Will container ships miss out UK ports?
The good news is that British importers and exporters prefer direct mainline container services to the UK. They dislike feeder services from other ports because our small island, no matter what the political situation, still imports and exports at a rate that is significant to container companies.
Calling directly at UK ports, even if the UK enters a small recession, saves container shipping companies money and UK volumes are more than large enough to justify direct services.
For context, the UK imports more products from Asia than any other Northern European country – including Germany. Currently, fifteen out of seventeen Asia to Northern Europe loops hit British ports and it is unlikely that this will change. What could change, however, is the tariffs that are placed on these goods.
Will maritime traffic increase or decrease?
Though Asian shipping will still be strong, maritime traffic to the UK will be affected by the economic uncertainty. Though this seems like a negative factor, certain industry experts stress that there are undeniable benefits to the slow down. What they mean is that bilateral trade agreements will be strengthened in other areas, meaning that shipping to and from countries such as India and Canada (and commonwealth countries in general) will be made easier over time.
Patrick Walters, Peel Ports’ Group Commercial Director, suggests that in particular the UK should seek to strike new deals with North American and South American countries. Without needing to seek approval from 27 other member nations, the UK will find trade agreements that suit its particular industries better than before the exit.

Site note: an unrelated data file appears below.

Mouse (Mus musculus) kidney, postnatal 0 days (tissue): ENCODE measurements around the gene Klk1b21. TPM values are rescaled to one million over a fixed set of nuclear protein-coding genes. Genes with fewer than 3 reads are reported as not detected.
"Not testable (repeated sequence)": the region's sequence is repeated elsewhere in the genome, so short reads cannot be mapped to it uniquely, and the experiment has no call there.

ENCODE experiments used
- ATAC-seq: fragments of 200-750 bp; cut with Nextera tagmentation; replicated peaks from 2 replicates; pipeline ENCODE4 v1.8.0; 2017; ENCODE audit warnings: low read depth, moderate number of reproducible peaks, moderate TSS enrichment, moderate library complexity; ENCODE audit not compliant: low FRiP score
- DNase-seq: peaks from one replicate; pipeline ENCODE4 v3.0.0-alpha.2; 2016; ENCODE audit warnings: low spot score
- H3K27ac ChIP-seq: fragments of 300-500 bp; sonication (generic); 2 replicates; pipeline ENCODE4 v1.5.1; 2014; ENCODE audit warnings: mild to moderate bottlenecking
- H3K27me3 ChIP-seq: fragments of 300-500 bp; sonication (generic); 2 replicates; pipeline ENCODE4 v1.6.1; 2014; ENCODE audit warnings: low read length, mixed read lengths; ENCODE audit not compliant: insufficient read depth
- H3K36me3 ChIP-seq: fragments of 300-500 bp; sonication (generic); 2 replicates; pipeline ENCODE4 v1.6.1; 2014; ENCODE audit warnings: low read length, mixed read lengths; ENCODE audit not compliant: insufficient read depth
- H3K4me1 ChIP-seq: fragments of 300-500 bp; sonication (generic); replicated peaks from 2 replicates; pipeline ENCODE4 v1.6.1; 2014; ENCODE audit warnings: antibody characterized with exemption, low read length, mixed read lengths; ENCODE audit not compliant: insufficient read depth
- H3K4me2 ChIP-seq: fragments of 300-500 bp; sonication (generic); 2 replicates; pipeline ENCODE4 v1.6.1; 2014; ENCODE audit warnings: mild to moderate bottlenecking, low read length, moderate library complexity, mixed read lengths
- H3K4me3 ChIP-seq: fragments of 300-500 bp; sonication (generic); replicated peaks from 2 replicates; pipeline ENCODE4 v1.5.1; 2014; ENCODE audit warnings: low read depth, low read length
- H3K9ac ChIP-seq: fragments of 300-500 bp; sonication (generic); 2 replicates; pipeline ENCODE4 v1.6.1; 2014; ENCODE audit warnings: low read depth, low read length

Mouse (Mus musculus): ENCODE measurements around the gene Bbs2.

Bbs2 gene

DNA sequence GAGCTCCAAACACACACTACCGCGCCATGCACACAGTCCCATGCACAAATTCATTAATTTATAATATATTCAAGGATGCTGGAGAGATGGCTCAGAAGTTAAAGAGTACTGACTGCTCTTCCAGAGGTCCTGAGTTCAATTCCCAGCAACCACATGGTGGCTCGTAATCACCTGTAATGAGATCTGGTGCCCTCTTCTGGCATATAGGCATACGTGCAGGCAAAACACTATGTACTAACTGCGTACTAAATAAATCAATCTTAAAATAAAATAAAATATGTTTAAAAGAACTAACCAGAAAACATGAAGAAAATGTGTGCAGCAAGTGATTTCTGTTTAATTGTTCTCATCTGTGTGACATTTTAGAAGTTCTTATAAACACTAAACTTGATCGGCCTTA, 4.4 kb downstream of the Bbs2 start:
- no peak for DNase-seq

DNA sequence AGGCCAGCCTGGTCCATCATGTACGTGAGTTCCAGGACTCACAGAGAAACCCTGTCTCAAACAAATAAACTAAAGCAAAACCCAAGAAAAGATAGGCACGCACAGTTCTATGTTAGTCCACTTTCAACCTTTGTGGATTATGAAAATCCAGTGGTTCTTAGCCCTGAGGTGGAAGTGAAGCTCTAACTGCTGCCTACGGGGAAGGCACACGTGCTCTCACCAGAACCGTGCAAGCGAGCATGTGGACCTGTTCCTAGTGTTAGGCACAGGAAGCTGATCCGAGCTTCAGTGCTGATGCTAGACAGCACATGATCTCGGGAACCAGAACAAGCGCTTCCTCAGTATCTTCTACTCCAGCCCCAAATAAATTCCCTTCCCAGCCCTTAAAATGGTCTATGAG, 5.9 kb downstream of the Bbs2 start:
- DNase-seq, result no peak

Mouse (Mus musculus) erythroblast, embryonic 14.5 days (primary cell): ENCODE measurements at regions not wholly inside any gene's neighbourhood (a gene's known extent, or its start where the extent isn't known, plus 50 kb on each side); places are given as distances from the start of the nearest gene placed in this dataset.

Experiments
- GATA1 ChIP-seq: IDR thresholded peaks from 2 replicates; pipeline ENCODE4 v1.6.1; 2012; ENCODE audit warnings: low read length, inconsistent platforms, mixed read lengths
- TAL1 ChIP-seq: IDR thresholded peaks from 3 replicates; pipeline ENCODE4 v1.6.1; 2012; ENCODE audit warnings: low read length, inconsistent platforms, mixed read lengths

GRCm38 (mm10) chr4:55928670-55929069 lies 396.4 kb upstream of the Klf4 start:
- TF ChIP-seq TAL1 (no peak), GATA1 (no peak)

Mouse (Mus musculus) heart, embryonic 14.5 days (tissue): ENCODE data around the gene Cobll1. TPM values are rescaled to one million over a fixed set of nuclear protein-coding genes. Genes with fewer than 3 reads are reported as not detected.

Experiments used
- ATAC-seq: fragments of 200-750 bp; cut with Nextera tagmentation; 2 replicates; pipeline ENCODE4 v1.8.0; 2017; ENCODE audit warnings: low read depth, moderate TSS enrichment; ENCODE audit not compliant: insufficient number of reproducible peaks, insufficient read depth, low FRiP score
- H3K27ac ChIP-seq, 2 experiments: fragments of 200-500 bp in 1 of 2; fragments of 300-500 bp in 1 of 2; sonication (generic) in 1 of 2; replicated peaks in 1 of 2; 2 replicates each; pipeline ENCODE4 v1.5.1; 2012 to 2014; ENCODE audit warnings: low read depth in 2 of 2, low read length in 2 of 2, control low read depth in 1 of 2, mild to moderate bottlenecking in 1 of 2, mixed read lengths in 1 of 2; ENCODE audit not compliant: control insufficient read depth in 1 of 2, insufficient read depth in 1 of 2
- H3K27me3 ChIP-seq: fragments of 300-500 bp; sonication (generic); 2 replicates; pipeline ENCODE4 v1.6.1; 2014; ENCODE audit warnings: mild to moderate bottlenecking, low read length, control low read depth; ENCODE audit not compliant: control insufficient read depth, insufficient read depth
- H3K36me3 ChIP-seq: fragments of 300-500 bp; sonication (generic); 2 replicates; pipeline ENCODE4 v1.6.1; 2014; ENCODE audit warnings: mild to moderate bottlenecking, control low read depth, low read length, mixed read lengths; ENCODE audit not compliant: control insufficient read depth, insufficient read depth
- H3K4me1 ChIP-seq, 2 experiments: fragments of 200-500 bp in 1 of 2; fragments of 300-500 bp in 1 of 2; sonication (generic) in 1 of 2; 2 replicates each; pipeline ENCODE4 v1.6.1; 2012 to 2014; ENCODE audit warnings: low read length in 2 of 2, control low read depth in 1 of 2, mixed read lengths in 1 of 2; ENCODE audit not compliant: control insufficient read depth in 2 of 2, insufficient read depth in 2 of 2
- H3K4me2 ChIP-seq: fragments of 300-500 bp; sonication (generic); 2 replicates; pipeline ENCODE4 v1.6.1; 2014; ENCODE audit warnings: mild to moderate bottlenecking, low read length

Will the UK benefit from shunning EU rules and regulations?
The All-Party Parliamentary Maritime and Ports Group met to discuss the situation and the CEO of the UK Chamber of Shipping said the UK maritime industry can make Brexit work. Though there will be challenges, trade will continue.
Nothing has changed at the moment and the UK Chamber of Shipping believes that as and when the UK exits, it will then decide which directives are adopted within UK law. All of this takes time and meanwhile the shipping industry will work on a day to day basis, even though behind the scenes many details and protocols will need to be worked out between nations.
As an international concern, UK ship-owners are naturally in favour of free trade and free movement of labour. This is because the industry relies on many workers from around the world with a specialised skill set.
Overall, goods and services will continue to move freely as trade is essential to all nations. However, there may be delays in the months ahead while the finer details are decided upon and big decisions are finally made. Whatever the political weather, you can rely on your shipping and courier services to strive to offer the best in terms of service and delivery times.
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